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Letters to the Editor published Oct. 16

A Fair to Remember was memorable

To the editor:

On Sept. 20, The Estates Golf and Country Club hosted its first vendor fair, “A Fair to Remember.”

This was a charity event for the Woodburn food bank. We hosted with Cascade Park and invited more than 100 vendors to attend.

We had an overwhelming response from our downtown business community. Fifty vendors came with wonderful handouts and raffle gifts and food for the guests. Our community here could not believe how many businesses are in Woodburn. It was very educational for all who attended.

We had about 200 people come through the auditorium and visit. We had a golf cart in one corner, fresh roses, Nanaimo bars, chicken wraps, homemade soup and desserts, specialty cookies, calendars, art demonstrations, neck massages, dental kits, legal advice, insurance, travel opportunities, information on natural foods, real estate information and the list goes on. Every vendor said they would do it again. It was a great experience.

The Estates Golf and Country Club is no longer a well-kept secret and Woodburn has every business you could need.

Thank you to all that participated. The food bank was very grateful to receive 375 pounds of food and $850 for food purchase. This charity experience was a great success.

Sharyn Cornett

The Estates Vice President and Activities Director

Woodburn

Current NM board can be trusted with levy money

To the editor:

At the risk of my conservative credibility, sorry, but I support the four-year operation bond for the North Marion School District.

I, like most district patrons, must rely on our elected board members to oversee school business, and I feel we have a very good school board in place to make those judgments.

The current 53 percent state grant on levy proceeds is also a benefit from this bond. Although there is a long list of wants for this bond levy, I feel that with the administration and board in place at this time it would be spent wisely.

Ray Doubrava

Hubbard

No way to run a city

To the editor:

I was invited to a meeting of the Historic Woodburn Neighborhood Association on Monday, Oct. 7.

Sharon Corning (chair) offered the invitation knowing full well I did not support saving the sequoias that are the center of a dispute between the city of Woodburn and ODOT.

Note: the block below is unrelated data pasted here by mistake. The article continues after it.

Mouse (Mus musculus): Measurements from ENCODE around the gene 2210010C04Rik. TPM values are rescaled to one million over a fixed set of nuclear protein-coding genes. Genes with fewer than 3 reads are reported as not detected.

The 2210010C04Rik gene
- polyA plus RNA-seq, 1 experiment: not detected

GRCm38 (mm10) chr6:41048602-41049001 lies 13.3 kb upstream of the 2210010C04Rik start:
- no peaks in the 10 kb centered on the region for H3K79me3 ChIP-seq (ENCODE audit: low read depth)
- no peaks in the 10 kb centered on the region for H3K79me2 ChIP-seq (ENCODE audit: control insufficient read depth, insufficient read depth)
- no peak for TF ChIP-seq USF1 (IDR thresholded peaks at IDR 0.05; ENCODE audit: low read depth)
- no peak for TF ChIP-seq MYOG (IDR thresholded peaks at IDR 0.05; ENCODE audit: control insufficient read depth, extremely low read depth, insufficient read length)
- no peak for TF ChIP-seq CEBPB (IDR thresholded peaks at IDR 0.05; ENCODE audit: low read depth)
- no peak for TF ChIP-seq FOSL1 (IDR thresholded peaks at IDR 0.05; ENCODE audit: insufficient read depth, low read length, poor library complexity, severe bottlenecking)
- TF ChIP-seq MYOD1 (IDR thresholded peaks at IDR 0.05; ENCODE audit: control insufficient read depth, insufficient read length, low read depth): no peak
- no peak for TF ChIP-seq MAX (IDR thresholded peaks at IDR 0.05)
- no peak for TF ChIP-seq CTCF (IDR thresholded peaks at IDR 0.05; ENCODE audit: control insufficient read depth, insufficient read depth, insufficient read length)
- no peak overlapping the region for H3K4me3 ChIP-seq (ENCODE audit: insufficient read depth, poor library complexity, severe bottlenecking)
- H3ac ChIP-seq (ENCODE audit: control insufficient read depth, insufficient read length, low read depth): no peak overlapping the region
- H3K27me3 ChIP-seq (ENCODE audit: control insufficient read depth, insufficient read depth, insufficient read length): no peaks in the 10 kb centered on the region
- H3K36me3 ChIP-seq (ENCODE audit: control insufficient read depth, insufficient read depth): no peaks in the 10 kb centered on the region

Jim Cox (city councilor) is doing pro bono work for the property owner and/or heirs to the estate that the trees are located on. Mr. Cox was the moderator for the HWNA meeting and, at first, answered questions from the members as they tried to develop a strategy to save the trees.

About halfway through the meeting, Mr. Cox put on his city council hat (in my opinion) and laid out the cold, hard truth. The planning director is the one person who has complete authority to approve the removal permit or deny the request. The decision is not appealable to the city council. If the request is approved, Mr. Cox said ODOT could be out there the next day removing the sequoias.

Mr. Cox said that what is needed is strong political pressure from the city council to have the PD deny the permit for approval of the trees. A suggestion was made to have the city administrator visit with the PD — the point being either have the PD say no to the permit or turn the final decision over to the city council. Fair and balanced, hardly.

In other words, say no to the tree permit or start looking for another job — remember Dan Brown.

Threats and intimidation is not the way to run a city but in Woodburn that has now become standard operating procedure. Communities deteriorate when rules, laws, etc., are allowed to be massaged, twisted or just ignored to suit whatever change is wanted. Perhaps the HWNA should work toward improving the city council (long overdue) and either improving the performance of the city administrator or finding a replacement. Woodburn, like any city, is a work in progress and good old common sense is needed to be successful.

But, there is a fine line between common sense and insanity and I believe Woodburn has reached the insanity level and needs a lot of citizen involvement to improve the quality of life.

Terry Will

Woodburn

City hasn’t followed up with requests

To the editor:

I have asked the City of Woodburn for the salary and benefits for 2012 and 2013 for three employees: City Administrator Scott Derickson, Human Resources Director Mike Hereford, and Communications Coordinator Jason Horton.

The city received this request on Oct. 4 and, as of Oct. 11, I have not received any information about my request. I would like to know if wage and benefits increases were given to these three employees.

What happened to the six employees that had their wages cut $10,795.20 to $17,347.20 per year? The city had a request for proposals for grounds maintenance service contract, due Aug. 16. Who received the bid and what will the contractor be paid to do the work? The proposal said that the contract will be awarded on Sept. 9 with Commencement of Services on Oct. 1. When were the wages of these six employees cut? Oct. 1.

Maybe it was the work that the six employees were doing.

When will the union start renegotiations for the six employees?

Gary D Will

Woodburn



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